Last week, I spent a few days at Kufunda Learning Village in Zimbabwe. Here are just a few of the many activities that were going on:
In the herb lab, Patricia and Enock are blending tincture of Artemisia with lemon juice and raw honey to help a neighbor who is suffering from chronic asthma. They will provide a month’s supply of this remedy for free. Patricia dreams of opening an herbal clinic in town where she would work four days a week so she could spend the fifth at the Kufunda clinic and keep it free.
Admire is examining the millet he planted in nearby fields whose soil has been completely depleted by decades of chemically-treated agriculture. He’s eliminated maize, a hungry plant requiring high volume of water and nutrients, and replaced it with millet and sorghum, grains that help restore the soil and provide greater nutritional density per acre. He is planning to start a chicken project in the coming weeks and hopes to begin providing produce and chickens to Kufunda and beyond.
Inside his thatched home, Allan pulls out a cardboard box filled with gadgets. The first one he shows me has an LED light powered by discarded laptop batteries and solar cell remnants. Another one powers a small amplifier for music. He can also charge cell phones and laptops—all by using upcycled materials and solar cell rejects. He’d like to launch a solar business, but isn’t sure who will buy his inventions.
The list goes on and on. A team of four is designing Kufunda’s next youth program. The preschool is inviting a program for school drop-outs under their roof. There’s a media team, a mushroom team, a jewelry-making co-op. There are all the people who support programs and workshops at Kufunda, including a cooking team, building team, facilitation and security.
And through all of this, there really isn’t any functioning economy.
Starting a social enterprise is a challenge under any circumstances. Now imagine you’re in Zimbabwe, where the economy is still floundering with unemployment probably around 70 percent (the government’s official rate is 10.7 percent, but that appears to have nothing to do with reality) and a citizenship that’s still reeling from a decade of political self-destruction and a failed currency.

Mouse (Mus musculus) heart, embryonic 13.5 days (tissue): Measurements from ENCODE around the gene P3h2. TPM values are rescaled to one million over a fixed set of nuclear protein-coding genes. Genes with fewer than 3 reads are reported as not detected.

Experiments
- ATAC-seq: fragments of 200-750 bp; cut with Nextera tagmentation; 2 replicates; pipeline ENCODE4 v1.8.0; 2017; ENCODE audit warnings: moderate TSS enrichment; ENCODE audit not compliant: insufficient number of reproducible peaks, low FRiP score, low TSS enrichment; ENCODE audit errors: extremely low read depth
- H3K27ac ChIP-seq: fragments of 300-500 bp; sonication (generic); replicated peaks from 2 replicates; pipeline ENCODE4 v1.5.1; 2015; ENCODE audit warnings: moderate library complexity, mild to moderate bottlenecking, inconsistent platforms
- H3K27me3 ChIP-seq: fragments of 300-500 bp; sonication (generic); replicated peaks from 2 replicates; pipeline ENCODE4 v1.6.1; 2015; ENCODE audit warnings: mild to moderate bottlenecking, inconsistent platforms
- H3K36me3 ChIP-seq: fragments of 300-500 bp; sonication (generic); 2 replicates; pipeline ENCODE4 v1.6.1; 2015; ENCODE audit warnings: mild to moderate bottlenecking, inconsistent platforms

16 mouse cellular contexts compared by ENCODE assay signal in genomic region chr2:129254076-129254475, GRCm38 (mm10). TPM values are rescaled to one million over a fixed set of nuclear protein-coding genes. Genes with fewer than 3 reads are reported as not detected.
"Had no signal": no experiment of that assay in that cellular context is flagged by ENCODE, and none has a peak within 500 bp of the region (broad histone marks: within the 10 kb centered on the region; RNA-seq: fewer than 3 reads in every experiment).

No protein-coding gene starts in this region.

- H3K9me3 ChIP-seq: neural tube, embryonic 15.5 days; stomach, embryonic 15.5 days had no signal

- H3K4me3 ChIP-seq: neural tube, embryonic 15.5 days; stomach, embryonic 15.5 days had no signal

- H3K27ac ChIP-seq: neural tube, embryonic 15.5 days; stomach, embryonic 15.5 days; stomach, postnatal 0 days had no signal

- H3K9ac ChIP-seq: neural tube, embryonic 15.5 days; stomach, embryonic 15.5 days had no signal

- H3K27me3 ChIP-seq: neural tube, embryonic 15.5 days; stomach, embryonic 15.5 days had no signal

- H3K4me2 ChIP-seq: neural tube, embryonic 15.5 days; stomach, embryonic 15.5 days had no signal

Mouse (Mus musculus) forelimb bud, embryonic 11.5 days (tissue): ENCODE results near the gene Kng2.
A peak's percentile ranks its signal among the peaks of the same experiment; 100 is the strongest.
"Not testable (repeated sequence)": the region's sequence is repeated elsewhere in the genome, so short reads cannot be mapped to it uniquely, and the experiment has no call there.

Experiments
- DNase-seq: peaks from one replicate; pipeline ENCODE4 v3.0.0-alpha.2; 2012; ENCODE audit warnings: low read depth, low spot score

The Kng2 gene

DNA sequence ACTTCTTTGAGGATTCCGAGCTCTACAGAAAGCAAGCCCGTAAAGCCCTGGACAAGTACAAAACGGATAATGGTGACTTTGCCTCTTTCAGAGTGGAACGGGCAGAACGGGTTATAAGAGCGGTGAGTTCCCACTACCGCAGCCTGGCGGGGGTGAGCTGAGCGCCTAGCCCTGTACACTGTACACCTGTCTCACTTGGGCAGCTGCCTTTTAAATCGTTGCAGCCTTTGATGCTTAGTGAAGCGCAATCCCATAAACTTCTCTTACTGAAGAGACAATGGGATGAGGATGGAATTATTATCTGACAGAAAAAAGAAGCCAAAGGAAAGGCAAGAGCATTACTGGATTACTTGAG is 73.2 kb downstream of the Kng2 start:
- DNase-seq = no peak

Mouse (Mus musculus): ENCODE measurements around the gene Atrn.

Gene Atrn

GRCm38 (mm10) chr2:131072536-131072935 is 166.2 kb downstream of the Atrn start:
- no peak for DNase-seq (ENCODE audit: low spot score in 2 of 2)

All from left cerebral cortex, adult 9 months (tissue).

Even if Allan’s solar designs are brilliant, Patricia’s herbal remedies are effective and Admire’s grains are inexpensive and delicious—who’s going to buy their products?
This is the question I flew home with, feeling both inspired by the Kufundees’ resourcefulness and deflated by the lack of opportunity in their local market. Clearly, the Kufundees need to find a way to create synergy throughout their many initiatives—the permaculture and mushroom teams can feed the preschool and youth programs; the youth program can teach herbal processing and solar manufacturing; the solar team can power facilities during Zimbabwe’s frequent power outages; and so on.
That’s a start, but it’s not enough. It seems to me that this is exactly the right time for investing in Kufunda’s future—and thereby in Zimbabwe’s future. It’s also the right time to dissolve the distinction between being an investor and being a donor. Each of these initiatives essentially needs start-up capital so they can build their market from the ground up. This capital can be provided as a gift rather than with an expectation of return, so that the flow of abundance can be restored to an economy that has been decimated.
Ever since I first arrived at Kufunda in 2003, the Kufundees have been clear that they are not recipients, a humiliating label bestowed all too often by international development on communities in Africa. Instead, they have consistently chosen a worldview of abundance in the face of scarcity. I’m not challenging this. Instead, I’m suggesting that those of us who are friends of Kufunda—and those who have been inspired by Kufunda’s story—choose to become active participants in this circle of abundance.
I’m making an investment in Kufunda. I hope you’ll consider joining me.